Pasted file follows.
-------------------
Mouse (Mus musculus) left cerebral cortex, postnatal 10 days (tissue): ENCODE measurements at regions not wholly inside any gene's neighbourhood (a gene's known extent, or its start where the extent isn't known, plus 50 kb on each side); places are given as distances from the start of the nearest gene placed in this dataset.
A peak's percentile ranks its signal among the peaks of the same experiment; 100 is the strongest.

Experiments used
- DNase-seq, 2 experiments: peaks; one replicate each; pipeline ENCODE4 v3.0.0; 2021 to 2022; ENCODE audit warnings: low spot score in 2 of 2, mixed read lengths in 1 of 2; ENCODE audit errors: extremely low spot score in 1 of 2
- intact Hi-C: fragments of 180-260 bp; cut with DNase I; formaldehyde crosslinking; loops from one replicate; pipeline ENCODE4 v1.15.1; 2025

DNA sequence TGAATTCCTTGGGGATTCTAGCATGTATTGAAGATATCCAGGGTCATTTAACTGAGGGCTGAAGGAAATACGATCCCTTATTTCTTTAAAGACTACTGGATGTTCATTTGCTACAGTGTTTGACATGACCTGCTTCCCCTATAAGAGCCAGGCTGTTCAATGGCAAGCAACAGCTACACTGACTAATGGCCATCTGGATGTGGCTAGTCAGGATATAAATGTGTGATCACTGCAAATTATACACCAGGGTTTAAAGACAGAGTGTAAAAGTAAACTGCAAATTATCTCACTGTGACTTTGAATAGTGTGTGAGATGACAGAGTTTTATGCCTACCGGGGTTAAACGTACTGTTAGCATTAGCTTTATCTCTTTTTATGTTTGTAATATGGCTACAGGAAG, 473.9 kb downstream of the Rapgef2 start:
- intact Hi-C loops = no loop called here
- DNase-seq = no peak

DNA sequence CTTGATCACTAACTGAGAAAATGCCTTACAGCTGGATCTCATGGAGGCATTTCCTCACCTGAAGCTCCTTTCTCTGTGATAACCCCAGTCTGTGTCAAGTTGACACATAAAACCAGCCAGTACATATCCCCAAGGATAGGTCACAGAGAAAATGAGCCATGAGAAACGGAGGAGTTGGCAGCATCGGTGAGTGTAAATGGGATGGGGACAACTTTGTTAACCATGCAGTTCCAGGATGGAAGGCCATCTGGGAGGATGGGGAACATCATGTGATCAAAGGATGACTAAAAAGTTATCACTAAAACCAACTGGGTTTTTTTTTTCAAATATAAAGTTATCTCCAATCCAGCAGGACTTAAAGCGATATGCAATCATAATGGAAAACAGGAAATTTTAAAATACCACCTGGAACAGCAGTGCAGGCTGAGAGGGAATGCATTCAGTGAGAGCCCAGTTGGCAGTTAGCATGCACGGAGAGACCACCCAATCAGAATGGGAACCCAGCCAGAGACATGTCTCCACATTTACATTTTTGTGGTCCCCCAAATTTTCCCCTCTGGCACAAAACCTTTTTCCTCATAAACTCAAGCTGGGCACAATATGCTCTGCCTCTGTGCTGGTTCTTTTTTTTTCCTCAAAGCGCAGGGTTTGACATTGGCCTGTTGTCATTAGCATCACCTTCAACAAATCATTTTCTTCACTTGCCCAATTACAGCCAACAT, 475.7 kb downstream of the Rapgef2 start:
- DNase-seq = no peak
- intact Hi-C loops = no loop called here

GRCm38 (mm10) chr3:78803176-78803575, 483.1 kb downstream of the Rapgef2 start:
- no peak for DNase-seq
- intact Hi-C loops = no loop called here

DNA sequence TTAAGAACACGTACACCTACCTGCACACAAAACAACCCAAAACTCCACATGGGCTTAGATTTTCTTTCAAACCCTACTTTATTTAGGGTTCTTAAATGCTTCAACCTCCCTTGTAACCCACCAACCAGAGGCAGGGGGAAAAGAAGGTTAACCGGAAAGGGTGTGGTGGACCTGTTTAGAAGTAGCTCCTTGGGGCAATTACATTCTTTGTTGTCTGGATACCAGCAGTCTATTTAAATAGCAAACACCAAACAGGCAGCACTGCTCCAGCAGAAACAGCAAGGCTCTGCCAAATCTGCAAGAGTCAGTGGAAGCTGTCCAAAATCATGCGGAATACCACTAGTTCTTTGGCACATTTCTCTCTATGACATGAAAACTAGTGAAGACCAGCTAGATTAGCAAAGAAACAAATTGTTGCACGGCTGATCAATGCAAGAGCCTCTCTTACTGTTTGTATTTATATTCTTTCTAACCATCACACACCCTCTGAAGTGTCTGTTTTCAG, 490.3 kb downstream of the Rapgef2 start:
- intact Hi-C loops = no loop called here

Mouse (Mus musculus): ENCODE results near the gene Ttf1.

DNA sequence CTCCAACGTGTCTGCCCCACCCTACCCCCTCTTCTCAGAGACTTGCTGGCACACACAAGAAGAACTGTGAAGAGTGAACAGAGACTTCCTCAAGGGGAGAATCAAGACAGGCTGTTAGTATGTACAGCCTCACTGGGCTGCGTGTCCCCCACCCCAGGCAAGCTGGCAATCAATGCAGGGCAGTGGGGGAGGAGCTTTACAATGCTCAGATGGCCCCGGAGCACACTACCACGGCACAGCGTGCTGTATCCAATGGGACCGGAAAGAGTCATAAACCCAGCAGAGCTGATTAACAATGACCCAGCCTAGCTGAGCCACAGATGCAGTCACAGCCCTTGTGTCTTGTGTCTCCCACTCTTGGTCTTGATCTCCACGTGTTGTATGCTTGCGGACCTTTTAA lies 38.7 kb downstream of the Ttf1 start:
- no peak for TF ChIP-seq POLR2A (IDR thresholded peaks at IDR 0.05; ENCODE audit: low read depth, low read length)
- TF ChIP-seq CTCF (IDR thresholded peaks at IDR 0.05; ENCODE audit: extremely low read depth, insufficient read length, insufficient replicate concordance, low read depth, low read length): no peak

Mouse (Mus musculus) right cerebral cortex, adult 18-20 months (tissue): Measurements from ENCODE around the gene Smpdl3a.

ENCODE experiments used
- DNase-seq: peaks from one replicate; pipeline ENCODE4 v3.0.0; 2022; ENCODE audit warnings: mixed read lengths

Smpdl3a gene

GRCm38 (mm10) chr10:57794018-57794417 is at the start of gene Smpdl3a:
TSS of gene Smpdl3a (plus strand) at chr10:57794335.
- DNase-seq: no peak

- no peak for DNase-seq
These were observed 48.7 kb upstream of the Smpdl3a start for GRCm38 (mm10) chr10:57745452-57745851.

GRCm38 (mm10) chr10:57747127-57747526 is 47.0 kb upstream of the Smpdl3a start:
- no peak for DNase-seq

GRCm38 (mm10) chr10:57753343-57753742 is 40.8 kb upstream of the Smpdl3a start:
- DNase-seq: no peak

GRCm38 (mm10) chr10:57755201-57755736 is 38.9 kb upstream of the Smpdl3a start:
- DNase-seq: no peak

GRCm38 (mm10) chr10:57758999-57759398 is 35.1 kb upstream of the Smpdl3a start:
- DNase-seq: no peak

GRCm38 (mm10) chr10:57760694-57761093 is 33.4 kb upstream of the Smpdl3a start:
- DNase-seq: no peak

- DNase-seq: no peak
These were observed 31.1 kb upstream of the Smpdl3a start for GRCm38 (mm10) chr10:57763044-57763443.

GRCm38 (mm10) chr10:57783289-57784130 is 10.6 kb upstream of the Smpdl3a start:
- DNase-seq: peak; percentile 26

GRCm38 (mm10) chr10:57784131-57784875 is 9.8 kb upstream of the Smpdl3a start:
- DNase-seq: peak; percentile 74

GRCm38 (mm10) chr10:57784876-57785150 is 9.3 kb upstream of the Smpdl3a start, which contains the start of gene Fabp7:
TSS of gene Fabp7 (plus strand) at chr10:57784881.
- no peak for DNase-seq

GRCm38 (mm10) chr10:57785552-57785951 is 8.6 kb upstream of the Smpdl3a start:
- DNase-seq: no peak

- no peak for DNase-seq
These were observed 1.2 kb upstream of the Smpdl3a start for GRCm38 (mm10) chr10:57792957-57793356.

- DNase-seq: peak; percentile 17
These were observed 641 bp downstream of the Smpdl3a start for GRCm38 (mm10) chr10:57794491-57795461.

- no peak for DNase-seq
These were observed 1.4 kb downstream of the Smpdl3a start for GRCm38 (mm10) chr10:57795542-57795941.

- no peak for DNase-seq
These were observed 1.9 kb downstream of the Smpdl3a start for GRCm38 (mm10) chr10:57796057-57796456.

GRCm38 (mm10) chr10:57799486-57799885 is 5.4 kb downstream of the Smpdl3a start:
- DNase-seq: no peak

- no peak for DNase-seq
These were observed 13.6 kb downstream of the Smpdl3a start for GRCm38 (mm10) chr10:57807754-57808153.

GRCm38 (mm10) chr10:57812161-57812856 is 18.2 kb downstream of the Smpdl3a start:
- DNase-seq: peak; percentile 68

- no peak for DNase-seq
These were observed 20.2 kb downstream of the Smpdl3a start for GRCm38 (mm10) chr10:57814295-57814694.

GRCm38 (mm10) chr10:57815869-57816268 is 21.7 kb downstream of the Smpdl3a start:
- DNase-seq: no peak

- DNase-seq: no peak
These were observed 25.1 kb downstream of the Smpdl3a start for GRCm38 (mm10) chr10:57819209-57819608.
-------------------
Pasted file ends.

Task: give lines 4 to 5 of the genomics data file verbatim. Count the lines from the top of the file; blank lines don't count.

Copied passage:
- DNase-seq, 2 experiments: peaks; one replicate each; pipeline ENCODE4 v3.0.0; 2021 to 2022; ENCODE audit warnings: low spot score in 2 of 2, mixed read lengths in 1 of 2; ENCODE audit errors: extremely low spot score in 1 of 2
- intact Hi-C: fragments of 180-260 bp; cut with DNase I; formaldehyde crosslinking; loops from one replicate; pipeline ENCODE4 v1.15.1; 2025